All photos courtesy of Joan McClure
GENEVA - Before they played the Smith Opera House Friday night, the world-renowned, all-female DIVA Jazz Orchestra took its act to Geneva Middle School. The students weren't the only ones watching, though - a film crew captured the performance for a documentary on the history of female jazz and big band groups.
“Kids can be the greatest audience to play for,” said Sherrie Maricle, drummer and leader of the band. “ If you play out of love and for beauty, they'll get it. And these kids got it.”
The 15-piece band has brought crowds to their feet all over the world, from Lincoln Center in New York City to the Salzburg Jazz Festival in Austria. “I knew of them as one of the best bands in the world, with some of the best musicians in the world,” said Tom McClure, a member of the board of Geneva Concerts, which brought the group here. “The fact that they're all women, I thought, would increase interest.”
The band kicked off its Geneva swing with a five-song set in front of a raucous auditorium full of middle-schoolers and high-school band members. “Do you guys know what you're supposed to do after a solo?” Maricle asked before the first song. The kids erupted in screams and applause. “All right, you got it,” she said.
As the band burned through swinging selections of jazz standards and kids clapped and bopped their heads along with the beat, the film crew from One Step Productions, had its cameras rolling. “They're one of the best, if not the best, all-women big bands playing today,” said director Judy Chaikin. “I wanted to find the one band that symbolizes what women's big band music is all about, and this is it.” Chaikin's project, titled “Girls in the Band,” explores the history and impact of all-female jazz and big band groups dating back to the 1940s. She's produced and directed several documentaries, including the 1987 film “Legacy of the Hollywood Blacklist,” which was nominated for a Primetime Emmy Award. Chaikin said she was interested in filming the Geneva performances because of the interaction with students and the proximity to Seneca Falls, “a pretty neat tie-in” to the theme of the film.
Maricle said she was flattered that a film crew took interest in them, but it was a little intimidating with all the cameras everywhere. “Now I know how the big celebrities feel when the paparazzi swarm around them,” she said.
After the performance, band members broke into small groups to work with students, and the cameras tagged along. In the high school band room, Maricle, stand-up bass player Noriko Ueda and pianist Brenda Earle reviewed the basics of jazz and helped students write and perform their own song, dubbed the “GMS Blues.”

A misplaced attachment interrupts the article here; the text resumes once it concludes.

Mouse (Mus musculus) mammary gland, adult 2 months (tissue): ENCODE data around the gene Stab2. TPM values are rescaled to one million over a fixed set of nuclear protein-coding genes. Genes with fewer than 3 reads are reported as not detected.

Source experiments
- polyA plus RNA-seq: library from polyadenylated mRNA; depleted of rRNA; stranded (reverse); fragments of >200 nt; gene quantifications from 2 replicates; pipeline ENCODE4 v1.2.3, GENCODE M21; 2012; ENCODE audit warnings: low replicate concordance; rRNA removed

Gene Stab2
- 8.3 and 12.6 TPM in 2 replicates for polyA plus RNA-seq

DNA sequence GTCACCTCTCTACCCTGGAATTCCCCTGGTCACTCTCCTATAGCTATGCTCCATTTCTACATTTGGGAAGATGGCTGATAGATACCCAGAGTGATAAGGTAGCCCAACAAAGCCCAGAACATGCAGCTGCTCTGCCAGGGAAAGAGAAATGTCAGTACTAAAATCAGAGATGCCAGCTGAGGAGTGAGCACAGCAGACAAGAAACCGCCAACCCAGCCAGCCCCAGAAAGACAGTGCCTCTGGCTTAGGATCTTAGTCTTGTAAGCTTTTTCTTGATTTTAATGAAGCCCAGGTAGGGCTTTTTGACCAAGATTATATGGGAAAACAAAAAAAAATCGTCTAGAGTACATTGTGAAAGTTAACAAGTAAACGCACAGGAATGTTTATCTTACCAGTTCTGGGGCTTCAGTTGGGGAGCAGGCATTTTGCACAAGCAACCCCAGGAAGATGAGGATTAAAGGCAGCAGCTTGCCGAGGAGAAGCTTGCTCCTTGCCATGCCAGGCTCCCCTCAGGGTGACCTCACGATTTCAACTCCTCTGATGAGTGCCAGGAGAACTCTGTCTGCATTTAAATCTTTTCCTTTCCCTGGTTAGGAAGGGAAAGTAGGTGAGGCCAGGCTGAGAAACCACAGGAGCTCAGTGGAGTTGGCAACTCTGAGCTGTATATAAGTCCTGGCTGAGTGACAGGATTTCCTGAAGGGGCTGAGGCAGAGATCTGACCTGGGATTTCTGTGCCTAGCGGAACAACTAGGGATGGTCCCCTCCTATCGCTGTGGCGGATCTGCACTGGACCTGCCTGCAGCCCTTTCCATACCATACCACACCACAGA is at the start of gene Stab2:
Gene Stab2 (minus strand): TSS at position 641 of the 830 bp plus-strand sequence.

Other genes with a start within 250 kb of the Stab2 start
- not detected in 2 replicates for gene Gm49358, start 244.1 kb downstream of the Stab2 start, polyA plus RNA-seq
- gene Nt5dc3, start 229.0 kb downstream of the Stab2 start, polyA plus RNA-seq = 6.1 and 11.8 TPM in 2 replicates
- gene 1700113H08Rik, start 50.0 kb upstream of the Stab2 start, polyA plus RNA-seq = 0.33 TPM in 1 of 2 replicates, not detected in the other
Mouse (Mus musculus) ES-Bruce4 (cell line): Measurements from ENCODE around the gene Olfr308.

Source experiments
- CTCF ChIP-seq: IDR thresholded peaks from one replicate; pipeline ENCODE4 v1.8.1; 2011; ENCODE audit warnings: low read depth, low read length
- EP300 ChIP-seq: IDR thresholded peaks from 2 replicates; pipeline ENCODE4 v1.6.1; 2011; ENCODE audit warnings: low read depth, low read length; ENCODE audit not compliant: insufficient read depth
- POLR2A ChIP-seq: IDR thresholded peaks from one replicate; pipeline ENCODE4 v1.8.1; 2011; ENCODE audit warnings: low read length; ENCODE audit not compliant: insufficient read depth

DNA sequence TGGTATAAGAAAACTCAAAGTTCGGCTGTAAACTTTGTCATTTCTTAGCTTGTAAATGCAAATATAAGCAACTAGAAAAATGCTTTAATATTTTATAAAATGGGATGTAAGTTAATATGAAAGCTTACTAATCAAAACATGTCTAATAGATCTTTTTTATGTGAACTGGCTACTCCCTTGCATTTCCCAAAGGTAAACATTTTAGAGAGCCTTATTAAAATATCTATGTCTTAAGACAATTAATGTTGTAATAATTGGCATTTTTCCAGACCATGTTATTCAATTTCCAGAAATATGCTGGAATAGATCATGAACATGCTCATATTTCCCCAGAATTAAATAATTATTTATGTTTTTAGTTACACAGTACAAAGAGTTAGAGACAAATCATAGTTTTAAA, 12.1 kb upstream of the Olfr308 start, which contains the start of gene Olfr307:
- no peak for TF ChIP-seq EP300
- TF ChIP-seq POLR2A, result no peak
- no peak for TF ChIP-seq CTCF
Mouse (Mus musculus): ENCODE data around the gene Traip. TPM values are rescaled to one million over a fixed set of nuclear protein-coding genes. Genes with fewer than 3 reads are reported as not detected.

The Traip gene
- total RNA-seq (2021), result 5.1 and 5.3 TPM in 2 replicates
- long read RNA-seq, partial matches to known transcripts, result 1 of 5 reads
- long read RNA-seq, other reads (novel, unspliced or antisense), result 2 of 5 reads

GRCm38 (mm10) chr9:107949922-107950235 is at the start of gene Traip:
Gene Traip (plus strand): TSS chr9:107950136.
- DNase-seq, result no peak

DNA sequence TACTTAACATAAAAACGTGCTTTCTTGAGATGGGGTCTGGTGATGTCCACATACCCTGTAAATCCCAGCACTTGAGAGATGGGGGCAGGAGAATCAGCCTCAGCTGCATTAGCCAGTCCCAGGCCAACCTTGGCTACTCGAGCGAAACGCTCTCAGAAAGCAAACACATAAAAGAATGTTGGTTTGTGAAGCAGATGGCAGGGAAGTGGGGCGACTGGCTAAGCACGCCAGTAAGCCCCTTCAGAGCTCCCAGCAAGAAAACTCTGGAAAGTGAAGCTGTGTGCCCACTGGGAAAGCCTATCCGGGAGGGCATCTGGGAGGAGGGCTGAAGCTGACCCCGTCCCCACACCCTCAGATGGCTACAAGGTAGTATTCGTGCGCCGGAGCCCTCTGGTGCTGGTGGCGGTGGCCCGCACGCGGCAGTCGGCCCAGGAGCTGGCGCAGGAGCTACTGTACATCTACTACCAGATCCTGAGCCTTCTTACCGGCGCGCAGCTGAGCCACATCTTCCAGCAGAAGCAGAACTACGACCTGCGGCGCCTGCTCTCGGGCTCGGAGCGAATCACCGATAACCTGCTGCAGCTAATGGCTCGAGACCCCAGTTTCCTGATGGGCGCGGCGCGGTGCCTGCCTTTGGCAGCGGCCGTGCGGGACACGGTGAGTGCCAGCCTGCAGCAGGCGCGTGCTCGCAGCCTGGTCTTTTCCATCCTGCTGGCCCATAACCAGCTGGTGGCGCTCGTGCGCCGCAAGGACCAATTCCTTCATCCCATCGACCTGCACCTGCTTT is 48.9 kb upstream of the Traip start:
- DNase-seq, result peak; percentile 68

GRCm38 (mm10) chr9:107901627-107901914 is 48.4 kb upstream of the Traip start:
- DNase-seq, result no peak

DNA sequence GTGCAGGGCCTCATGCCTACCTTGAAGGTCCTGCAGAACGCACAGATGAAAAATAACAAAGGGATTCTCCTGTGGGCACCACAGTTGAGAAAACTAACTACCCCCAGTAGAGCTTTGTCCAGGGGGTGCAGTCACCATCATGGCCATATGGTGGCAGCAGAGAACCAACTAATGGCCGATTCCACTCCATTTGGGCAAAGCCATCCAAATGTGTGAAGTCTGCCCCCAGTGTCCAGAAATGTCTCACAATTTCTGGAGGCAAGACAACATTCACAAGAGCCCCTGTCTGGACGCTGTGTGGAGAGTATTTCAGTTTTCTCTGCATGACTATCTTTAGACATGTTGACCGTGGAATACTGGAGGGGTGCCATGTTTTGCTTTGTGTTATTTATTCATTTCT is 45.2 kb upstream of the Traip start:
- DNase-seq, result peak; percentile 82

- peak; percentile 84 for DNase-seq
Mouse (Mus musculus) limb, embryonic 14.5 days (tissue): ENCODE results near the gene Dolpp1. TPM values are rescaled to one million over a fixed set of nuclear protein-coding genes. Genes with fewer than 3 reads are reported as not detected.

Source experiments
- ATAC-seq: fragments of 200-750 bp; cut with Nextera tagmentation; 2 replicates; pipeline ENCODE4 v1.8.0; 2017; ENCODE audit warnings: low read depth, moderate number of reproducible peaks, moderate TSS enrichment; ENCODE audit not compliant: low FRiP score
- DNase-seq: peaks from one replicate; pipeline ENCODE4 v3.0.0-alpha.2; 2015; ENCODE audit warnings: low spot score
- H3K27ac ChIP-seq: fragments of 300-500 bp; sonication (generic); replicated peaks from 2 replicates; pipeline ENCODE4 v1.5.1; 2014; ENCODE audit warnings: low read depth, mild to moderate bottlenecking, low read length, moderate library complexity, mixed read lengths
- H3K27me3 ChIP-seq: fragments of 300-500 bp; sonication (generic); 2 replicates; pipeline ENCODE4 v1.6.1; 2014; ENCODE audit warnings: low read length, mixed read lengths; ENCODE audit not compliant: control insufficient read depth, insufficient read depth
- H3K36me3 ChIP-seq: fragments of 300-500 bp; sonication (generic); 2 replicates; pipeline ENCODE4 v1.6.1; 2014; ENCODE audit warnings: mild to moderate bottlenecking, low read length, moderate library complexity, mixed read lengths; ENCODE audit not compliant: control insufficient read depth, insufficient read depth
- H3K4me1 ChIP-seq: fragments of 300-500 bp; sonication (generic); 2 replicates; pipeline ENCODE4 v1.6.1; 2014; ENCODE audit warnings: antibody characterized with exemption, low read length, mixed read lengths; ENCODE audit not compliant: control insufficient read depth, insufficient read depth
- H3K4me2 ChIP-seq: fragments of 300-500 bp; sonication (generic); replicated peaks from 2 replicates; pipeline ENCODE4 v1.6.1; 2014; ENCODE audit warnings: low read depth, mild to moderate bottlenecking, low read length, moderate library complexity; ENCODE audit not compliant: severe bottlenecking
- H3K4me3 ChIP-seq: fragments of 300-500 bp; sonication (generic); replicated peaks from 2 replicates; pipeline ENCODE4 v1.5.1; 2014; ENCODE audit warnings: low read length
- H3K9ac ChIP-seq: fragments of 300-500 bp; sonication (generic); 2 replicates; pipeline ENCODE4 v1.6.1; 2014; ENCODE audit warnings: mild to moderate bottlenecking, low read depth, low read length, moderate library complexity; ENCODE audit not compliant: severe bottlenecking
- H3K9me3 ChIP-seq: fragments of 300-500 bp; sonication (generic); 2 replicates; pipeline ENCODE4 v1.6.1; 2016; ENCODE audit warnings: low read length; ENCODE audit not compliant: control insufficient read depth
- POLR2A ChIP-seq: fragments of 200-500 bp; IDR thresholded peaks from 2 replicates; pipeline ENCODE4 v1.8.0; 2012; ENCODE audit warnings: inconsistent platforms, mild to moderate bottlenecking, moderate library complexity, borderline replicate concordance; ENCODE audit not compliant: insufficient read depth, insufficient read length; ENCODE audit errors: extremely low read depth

The students themselves were anything but blue as they beat out simple rhythms on the drums and did a little improvisational singing. “That was pretty good. No, it was amazing,” said Jevon Jackson, 11, clutching his drum sticks.
The musicians also answered question about how they got into music. Maricle told the students she'd love the drums since age 11, when she saw jazz great Buddy Rich in person.
This is Carmine Calabria's first year as Middle School principal, and he said Friday's concert was the first step toward a new focus on arts, culture and enrichment. “We're hoping to create a whole culture of appreciation for the arts,” he said.
Middle School Band Director Nick Moses said the band was “hot, with an exclamation point.” He hopes it inspired students, especially girls, to take music seriously. “They're great role models for both girls and boys because they're incredible musicians, period,” Moses said, noting that the Middle School Jazz Band is starting up again after a year's hiatus.
Maricle the band's all-female lineup, saying that what matters most is the music. Her goal when she goes to schools, she said, is to open kids up to jazz. “This type of music really isn't that accessible - that's why you don't hear it on the radio nowadays,” she said. “Jazz is so incredibly expressive, though. That's what makes it so exciting.”
Although Friday was the band's first trip to Geneva, Maricle knows a thing or two about upstate New York. She was born in Buffalo and spent time growing up in Endicott. “I love Geneva so far, and I can't wait to see more of it,” she said.
Copyright: The Finger Lakes Times, 2007. Used with permission.